Fostering Connections Resource Center

Oregon's Guardianship Assistance Program

Oregon's State Plan amendment for the Guardianship Assistance Program (GAP) was approved in July 2010 and will cover eligible children beginning January 2011. The program builds on the state's federal child welfare waiver that allowed eligible children living with relatives and those residing with non-relatives with a significant emotional relationship, to exit foster care for guardianship when they could not return home or be adopted. The GAP program is seen as a way to extend a more stable permanency arrangement for youth for whom adoption and return home were not assessed as appropriate permanency goals.

Oregon's decision to move forward with a state plan amendment for GAP hinged in part on the ability to keep children for whom adoption is not an appropriate option connected to their extended family and kin. Oregon has also taken steps to strengthen relative placement practices for substitute care and permanency, to include broadening the Administrative Rule definition of a relative. The expanded policy definition includes blood relatives, those who had an emotionally significant relationship with the child before they came into state custody, and foster parents with whom the child has resided at least 12 months when there is documentation that there are compelling reasons why adoption is not possible and a Permanency Committee has recommended the foster parent as a guardian. This definition also ensures that tribal definitions of relative are incorporated into the policy and that all the children who were eligible for guardianship under Oregon's waiver will continue to be covered in the federal program. Siblings who would otherwise be ineligible are also able to fall under the Oregon GAP provided they are placed in the guardianship with an otherwise eligible child. Oregon is not able to offer guardianship to non Title IV-E eligible children at this time.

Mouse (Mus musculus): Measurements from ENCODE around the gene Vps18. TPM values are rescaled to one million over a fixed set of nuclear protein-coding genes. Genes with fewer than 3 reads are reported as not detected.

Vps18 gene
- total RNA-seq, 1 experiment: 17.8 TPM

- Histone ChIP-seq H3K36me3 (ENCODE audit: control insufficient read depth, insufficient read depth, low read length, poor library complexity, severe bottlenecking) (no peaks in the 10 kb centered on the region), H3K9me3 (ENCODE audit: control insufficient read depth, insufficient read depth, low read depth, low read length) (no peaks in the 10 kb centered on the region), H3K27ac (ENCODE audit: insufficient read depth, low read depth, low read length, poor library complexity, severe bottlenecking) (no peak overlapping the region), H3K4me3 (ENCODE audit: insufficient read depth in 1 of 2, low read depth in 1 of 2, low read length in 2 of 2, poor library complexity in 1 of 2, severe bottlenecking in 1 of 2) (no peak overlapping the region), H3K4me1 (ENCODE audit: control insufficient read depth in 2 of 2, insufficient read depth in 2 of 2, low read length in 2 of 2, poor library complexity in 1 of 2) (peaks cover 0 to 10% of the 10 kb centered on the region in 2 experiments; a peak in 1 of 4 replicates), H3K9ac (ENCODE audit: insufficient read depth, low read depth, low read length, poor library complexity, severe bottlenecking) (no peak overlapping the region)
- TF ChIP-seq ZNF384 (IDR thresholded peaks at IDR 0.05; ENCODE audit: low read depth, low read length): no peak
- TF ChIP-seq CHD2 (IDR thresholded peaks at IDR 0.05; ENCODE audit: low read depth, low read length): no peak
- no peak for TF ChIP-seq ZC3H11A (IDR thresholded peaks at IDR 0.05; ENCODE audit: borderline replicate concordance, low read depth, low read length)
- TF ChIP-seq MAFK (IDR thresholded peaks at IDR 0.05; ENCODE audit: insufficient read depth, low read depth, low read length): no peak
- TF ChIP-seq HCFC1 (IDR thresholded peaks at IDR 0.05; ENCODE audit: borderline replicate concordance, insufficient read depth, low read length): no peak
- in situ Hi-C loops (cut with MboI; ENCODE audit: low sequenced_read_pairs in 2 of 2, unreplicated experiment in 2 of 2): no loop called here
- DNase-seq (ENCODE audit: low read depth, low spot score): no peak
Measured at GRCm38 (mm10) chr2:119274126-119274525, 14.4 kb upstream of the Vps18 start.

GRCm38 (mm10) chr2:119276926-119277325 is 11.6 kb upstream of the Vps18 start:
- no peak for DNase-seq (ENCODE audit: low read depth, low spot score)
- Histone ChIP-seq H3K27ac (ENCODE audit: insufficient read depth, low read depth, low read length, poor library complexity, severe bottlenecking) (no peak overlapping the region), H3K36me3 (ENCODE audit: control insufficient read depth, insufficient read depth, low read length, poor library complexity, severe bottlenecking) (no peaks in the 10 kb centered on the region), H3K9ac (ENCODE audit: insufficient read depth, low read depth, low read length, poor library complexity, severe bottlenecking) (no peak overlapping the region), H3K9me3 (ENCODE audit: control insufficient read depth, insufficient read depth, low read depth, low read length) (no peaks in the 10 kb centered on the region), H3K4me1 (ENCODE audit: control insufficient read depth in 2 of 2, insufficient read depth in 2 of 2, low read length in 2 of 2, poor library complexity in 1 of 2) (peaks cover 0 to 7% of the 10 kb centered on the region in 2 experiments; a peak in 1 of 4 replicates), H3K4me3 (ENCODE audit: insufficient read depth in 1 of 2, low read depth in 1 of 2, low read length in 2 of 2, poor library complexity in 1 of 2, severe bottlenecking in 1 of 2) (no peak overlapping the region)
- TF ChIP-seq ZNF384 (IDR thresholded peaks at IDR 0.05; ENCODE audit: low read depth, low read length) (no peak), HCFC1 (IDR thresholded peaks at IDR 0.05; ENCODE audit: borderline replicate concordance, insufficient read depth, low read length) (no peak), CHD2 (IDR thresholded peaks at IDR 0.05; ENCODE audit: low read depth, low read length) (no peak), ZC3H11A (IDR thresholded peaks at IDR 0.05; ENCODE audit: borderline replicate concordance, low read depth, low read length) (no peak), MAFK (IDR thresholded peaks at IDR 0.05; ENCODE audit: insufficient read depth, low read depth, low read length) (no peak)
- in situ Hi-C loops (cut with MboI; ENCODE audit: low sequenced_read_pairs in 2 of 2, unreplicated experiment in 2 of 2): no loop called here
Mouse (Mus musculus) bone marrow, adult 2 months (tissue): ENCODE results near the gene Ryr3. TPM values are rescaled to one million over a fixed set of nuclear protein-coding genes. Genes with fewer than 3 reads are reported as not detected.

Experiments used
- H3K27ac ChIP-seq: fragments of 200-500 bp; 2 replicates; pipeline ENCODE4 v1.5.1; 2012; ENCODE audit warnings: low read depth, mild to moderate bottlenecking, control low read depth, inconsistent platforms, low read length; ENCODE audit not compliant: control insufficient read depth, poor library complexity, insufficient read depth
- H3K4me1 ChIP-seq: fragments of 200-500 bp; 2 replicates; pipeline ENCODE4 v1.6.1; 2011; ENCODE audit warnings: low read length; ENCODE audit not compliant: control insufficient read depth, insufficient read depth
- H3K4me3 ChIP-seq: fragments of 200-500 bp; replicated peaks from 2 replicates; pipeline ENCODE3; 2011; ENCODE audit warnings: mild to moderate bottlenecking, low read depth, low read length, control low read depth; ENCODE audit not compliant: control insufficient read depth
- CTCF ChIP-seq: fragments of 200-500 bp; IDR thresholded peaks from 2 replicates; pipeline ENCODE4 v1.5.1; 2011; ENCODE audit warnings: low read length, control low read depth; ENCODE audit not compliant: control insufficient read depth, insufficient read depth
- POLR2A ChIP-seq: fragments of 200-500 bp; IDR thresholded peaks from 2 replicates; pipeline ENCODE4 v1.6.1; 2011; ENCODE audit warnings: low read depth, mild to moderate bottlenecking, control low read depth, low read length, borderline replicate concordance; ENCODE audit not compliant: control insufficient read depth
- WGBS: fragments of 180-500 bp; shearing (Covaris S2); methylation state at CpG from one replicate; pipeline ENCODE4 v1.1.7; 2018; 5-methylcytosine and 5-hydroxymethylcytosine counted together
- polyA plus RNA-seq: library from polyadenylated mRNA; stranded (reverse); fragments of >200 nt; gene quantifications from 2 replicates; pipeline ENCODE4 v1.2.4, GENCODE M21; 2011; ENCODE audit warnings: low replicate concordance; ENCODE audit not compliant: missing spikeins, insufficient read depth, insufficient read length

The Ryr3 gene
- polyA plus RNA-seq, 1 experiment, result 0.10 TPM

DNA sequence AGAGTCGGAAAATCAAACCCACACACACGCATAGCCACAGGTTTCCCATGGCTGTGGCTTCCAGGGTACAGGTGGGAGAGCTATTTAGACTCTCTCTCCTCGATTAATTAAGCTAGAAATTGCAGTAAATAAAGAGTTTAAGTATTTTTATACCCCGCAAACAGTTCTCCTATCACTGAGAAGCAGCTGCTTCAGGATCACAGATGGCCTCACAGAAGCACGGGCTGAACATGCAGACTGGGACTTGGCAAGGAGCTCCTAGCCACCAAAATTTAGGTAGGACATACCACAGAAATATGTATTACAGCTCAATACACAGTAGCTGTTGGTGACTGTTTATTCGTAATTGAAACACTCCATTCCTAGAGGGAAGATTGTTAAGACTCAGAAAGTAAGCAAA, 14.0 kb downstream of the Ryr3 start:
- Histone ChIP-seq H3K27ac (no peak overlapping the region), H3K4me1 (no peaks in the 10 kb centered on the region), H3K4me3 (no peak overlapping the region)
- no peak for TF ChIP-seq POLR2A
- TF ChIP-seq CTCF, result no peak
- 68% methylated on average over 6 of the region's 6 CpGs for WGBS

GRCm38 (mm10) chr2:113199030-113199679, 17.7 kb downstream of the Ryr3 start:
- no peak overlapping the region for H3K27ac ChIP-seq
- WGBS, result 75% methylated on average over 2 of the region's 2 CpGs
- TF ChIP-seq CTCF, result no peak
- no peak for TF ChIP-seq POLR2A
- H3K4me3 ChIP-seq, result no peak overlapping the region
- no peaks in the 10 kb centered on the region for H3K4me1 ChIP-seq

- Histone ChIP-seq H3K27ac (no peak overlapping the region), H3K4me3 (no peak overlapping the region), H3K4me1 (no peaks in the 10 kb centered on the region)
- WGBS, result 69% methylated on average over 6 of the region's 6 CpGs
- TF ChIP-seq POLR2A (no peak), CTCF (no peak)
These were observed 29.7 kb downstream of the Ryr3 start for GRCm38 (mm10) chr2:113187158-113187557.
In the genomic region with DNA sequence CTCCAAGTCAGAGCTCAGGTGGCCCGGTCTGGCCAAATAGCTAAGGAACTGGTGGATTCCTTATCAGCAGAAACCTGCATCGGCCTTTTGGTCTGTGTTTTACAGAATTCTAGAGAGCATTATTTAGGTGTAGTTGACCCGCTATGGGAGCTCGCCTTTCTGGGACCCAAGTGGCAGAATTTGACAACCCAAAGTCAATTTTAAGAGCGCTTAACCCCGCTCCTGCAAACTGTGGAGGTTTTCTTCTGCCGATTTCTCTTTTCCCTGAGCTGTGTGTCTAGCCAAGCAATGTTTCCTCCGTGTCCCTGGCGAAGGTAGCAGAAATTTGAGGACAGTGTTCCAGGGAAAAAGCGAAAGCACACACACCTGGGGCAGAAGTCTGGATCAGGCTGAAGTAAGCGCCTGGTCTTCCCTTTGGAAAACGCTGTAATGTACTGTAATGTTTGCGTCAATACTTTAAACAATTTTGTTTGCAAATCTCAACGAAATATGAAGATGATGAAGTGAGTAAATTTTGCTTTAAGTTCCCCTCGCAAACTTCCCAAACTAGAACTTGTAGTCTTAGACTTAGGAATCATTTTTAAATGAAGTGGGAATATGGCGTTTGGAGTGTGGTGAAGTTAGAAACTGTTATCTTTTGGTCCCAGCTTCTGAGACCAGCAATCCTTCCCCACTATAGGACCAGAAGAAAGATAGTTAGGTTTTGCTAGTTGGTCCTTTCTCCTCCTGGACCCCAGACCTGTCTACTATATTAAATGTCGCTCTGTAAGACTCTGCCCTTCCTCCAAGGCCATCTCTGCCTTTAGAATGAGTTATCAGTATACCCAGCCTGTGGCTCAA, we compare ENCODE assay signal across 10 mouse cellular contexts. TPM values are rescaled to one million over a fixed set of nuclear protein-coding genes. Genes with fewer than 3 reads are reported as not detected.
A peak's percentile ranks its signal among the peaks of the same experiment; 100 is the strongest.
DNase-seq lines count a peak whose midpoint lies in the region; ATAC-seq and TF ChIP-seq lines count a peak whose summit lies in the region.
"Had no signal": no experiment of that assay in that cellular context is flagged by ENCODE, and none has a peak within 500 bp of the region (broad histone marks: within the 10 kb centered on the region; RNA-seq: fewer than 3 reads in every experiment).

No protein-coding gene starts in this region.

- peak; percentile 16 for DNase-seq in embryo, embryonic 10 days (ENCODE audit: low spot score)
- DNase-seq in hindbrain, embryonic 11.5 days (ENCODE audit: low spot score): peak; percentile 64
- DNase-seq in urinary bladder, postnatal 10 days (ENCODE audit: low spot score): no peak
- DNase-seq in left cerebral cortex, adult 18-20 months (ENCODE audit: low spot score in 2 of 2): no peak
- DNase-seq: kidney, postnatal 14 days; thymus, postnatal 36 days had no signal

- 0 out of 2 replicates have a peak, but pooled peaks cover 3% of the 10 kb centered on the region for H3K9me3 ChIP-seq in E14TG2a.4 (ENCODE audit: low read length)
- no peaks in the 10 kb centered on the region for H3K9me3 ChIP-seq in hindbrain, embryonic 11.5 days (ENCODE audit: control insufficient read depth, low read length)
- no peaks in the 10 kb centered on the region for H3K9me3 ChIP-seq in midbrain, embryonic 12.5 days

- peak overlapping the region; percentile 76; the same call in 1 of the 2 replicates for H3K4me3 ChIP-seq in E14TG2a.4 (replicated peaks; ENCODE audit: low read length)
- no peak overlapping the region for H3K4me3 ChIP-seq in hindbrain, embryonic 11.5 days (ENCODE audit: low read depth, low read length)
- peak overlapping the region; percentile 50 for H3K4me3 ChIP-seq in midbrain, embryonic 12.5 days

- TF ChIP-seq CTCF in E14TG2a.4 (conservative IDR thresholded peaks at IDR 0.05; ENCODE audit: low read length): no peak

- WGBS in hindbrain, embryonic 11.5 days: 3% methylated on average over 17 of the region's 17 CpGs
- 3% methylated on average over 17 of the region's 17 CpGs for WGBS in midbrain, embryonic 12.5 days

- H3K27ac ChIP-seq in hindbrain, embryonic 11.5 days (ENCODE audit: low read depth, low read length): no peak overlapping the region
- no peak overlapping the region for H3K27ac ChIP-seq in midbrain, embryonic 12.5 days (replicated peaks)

At the same time Oregon was implementing its GAP program, there was an initiative to restructure and raise foster care rates. This initiative included the addition of a Child and Adolescent Needs and Strengths (CANS) assessment for indicated children that could result in an additional enhanced supervision rate to foster parents for management of extraordinary behavioral issues. Rate Redesign, as it has been called, impacted adoption assistance (AA) and guardianship assistance rates. GAP design and Rate Redesign provided a good opportunity to bring Oregon's adoption and guardianship assistance practices into better alignment with each other and with federal regulations for negotiation of subsidy assistance up to the amount of foster care the child would receive. Alignment included offering the CANS assessment for initial negotiation and renegotiation of AA and GAP, up until the time a child turns 18. Oregon has also written its GAP policies to make guardianship assistance agreements consistent with the federal language requiring states to offer families up to $2,000 for the legal and other non-recurring costs associated with establishing a guardianship.

For More on Oregon's Guardianship Assistance Program, see

  • Guardianship Assistance Policy
  • Engaging Relatives Rule
  • Guardianship Assistance Agreement: This is currently being revised and will be on-line soon.


The Fostering Connections Resource Center gratefully acknowledges the Children's Defense Fund and ChildFocus for providing this and other summaries of state approaches related to the kinship or guardianship provisions.


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